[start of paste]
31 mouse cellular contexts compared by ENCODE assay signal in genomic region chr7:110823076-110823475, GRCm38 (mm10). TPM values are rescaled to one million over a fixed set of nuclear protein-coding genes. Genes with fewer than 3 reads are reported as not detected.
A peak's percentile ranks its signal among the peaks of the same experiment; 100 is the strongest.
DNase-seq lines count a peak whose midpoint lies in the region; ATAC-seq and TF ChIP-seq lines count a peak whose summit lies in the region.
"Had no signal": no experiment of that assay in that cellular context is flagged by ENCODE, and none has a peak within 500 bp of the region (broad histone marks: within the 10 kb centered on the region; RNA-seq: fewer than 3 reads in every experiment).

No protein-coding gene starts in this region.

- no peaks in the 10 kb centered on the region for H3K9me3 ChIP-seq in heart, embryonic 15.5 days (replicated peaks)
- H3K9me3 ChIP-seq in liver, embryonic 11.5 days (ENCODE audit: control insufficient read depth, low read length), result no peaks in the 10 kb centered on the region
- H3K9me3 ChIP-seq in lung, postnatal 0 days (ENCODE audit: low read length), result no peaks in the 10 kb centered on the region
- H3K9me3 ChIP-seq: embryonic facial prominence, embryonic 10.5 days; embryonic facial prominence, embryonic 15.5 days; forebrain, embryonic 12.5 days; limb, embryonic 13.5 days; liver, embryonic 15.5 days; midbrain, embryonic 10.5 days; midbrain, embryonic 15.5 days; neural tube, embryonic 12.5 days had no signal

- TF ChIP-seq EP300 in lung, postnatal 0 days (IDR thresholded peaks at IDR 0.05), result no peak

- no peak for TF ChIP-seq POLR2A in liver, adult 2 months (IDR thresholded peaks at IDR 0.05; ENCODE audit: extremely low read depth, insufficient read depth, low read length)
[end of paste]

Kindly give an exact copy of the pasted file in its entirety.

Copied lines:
31 mouse cellular contexts compared by ENCODE assay signal in genomic region chr7:110823076-110823475, GRCm38 (mm10). TPM values are rescaled to one million over a fixed set of nuclear protein-coding genes. Genes with fewer than 3 reads are reported as not detected.
A peak's percentile ranks its signal among the peaks of the same experiment; 100 is the strongest.
DNase-seq lines count a peak whose midpoint lies in the region; ATAC-seq and TF ChIP-seq lines count a peak whose summit lies in the region.
"Had no signal": no experiment of that assay in that cellular context is flagged by ENCODE, and none has a peak within 500 bp of the region (broad histone marks: within the 10 kb centered on the region; RNA-seq: fewer than 3 reads in every experiment).

No protein-coding gene starts in this region.

- no peaks in the 10 kb centered on the region for H3K9me3 ChIP-seq in heart, embryonic 15.5 days (replicated peaks)
- H3K9me3 ChIP-seq in liver, embryonic 11.5 days (ENCODE audit: control insufficient read depth, low read length), result no peaks in the 10 kb centered on the region
- H3K9me3 ChIP-seq in lung, postnatal 0 days (ENCODE audit: low read length), result no peaks in the 10 kb centered on the region
- H3K9me3 ChIP-seq: embryonic facial prominence, embryonic 10.5 days; embryonic facial prominence, embryonic 15.5 days; forebrain, embryonic 12.5 days; limb, embryonic 13.5 days; liver, embryonic 15.5 days; midbrain, embryonic 10.5 days; midbrain, embryonic 15.5 days; neural tube, embryonic 12.5 days had no signal

- TF ChIP-seq EP300 in lung, postnatal 0 days (IDR thresholded peaks at IDR 0.05), result no peak

- no peak for TF ChIP-seq POLR2A in liver, adult 2 months (IDR thresholded peaks at IDR 0.05; ENCODE audit: extremely low read depth, insufficient read depth, low read length)